(Disclaimer: I received verbal consent from my patient to share about my experience with him.)
Last week, I wrote about a patient of mine who almost died… twice. And I was there with him. I have been visiting him regularly and I am happy to announce that he is now stable. After a month of not seeing his wife, he is now at home with her. 🙂
The weekend before his final operation, I visited him the Friday before I went off to Stockholm. I told him I was going home to sing. He told me that he wishes he could hear me sing sometime. He told me he enjoyed jazz, and so I decided to learn “Fly me to the moon” by Frank Sinatra to perform it the same evening. I showed him the video the coming Monday and was happy to see him smile, laugh and slightly calmer before his upcoming operation. However as he was still nervous, I decided to follow and observe his operation, so I could be there with him as he lay there during his awake surgery. He was grateful.
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Last week, a patient of ours suffered several near-death moments, and I was there with them. Since then, I've been visiting him daily to see how he's doing. Yesterday, I told him I'll be going to Stockholm for the weekend to sing. He then told me he wishes to hear me sing sometime, and I asked what kind of songs he enjoys. Jazz I was told, and so I decided to sing "Fly me to the moon" by Frank Sinatra later that evening, so I can show him the video when I return to the hospital on Monday. Just on time for his discharge the next day back to his family 😊 I hope he'll think this song is jazzy enough!
Right before he went home, I visited him for one final time. As usual, laughter and words of wisdom were exchanged. Before saying goodbye, he asked for my name on a piece of paper so he would remember me. I wrote my name down and handed it to him as I told him his full name. I will never forget you either I said.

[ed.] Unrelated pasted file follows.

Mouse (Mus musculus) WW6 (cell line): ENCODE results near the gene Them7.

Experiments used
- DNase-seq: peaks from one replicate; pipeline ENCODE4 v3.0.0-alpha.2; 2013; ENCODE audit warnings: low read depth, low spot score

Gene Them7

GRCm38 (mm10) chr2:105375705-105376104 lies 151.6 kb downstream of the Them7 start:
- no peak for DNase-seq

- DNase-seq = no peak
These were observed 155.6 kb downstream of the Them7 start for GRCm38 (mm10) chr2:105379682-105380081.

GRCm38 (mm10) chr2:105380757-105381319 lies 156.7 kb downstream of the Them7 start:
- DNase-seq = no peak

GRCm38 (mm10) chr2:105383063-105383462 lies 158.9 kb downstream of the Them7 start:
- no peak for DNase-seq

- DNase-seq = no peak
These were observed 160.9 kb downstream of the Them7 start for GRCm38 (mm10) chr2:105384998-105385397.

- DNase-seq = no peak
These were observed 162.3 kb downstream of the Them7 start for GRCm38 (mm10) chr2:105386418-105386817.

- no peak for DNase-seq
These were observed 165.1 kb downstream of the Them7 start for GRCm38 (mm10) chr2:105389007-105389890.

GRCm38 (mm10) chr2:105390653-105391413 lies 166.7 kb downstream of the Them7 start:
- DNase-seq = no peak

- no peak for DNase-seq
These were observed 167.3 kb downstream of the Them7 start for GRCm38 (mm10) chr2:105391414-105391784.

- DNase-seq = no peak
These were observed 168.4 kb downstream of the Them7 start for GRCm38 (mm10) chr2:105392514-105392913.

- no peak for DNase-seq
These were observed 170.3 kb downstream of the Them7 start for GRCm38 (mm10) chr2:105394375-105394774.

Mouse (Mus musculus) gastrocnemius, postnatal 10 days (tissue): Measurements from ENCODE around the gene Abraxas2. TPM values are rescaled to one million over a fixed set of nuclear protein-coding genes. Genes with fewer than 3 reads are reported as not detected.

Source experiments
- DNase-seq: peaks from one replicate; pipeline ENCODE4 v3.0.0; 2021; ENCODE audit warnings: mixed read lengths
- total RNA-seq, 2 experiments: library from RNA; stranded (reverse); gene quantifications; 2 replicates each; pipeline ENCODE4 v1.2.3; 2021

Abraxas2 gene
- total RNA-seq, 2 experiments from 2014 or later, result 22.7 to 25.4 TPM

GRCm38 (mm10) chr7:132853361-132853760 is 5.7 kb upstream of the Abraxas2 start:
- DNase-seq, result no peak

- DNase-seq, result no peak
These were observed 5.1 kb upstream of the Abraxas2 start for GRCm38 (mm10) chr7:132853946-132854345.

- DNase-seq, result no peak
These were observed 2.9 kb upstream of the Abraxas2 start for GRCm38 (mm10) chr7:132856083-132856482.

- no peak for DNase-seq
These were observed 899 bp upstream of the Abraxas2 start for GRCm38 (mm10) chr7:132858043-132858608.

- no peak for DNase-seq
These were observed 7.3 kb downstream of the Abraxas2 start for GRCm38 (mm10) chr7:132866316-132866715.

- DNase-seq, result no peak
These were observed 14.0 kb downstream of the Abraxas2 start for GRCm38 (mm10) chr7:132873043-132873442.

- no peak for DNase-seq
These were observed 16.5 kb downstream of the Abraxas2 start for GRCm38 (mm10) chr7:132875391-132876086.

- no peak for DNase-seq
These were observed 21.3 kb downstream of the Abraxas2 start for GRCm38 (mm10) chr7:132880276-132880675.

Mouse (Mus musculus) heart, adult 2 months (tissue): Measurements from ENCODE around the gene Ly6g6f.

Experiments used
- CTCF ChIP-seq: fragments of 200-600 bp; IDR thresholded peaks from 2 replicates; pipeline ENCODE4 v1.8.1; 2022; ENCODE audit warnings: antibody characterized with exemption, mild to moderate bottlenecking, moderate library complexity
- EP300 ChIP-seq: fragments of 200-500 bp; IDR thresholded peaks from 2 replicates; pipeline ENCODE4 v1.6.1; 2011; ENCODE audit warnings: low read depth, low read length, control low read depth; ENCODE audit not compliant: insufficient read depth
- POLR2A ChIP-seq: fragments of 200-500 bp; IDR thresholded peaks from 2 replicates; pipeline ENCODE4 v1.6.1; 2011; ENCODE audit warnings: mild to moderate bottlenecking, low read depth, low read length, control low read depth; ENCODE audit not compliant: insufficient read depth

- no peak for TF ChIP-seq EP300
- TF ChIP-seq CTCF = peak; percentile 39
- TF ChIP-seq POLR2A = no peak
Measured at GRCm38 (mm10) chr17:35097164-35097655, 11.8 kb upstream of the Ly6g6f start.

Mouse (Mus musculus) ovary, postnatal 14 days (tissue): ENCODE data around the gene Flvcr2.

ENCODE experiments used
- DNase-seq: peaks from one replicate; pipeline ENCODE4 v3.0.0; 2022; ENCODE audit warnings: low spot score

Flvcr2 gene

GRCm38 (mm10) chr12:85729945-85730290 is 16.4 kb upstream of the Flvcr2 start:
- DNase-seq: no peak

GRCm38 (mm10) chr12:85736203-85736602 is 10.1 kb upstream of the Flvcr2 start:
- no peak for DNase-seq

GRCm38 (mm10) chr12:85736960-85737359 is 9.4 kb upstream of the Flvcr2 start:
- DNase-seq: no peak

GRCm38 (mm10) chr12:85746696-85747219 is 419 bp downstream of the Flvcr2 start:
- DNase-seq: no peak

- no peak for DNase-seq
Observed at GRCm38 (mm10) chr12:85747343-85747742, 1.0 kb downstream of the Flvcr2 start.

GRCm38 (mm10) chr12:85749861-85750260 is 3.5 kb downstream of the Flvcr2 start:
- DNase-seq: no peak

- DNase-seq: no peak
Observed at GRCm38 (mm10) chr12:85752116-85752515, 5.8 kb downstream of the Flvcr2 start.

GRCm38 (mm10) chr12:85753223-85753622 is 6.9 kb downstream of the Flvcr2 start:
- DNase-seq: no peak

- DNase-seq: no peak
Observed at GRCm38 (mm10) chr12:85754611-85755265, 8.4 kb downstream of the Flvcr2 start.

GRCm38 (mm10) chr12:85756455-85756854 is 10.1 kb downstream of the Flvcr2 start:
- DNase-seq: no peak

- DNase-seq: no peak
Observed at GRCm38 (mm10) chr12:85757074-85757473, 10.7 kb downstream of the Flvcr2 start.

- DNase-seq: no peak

So to remember him not as a patient but as a person, here are a few wise words from him that I know I will bring along with me throughout the rest of my life. Things I learnt that is not because he was a patient, but because he’s a person caring for another. Note, most advice were aimed at my lovelife…
“Gör något som du brinner för. Om du inte brinner för det, sluta. Annars kommer du inte göra bra ifrån dig.”
“Do something you’re passionate about. If you’re not passionate about something, stop. Otherwise, you won’t excel.”
“När du träffar någon ska det gå långsamt, så att du hinner se både fördelarna och nackdelarna av en person och kan göra ett bra beslut”
“When you meet someone, take it slowly so you have time to see both the pros and cons of the person to make a good decision”
“När du är i ett förhållande är det DU som ska bestämma, så att allt går som du vill att det ska gå och du blir glad”
“When you are in a relationship, it is YOU who should decide, so that everything will be how you want it to be and you will be happy”
“Gör alltid tid åt din familj, i slutändan är det de som alltid kommer finnas där för en”
“Always make time for your family, because in the end they will be the ones who will always be there for you”
5. And last but not least my absolute favourite… (I hope you guys understand I’m always laughing each time he gives me advice on my lovelife)
“Om han inte kommer eller gör någonting för din skull så är han inget att ha”
“If he doesn’t attend or do anything for you then he’s no one for you to have”
Oh dear patient of mine, I hope you are enjoying your time drinking red wine with your wife at home. I will never forget you!
In the end though, what did I really learn? Medicine goes a long way, but empathy goes even further.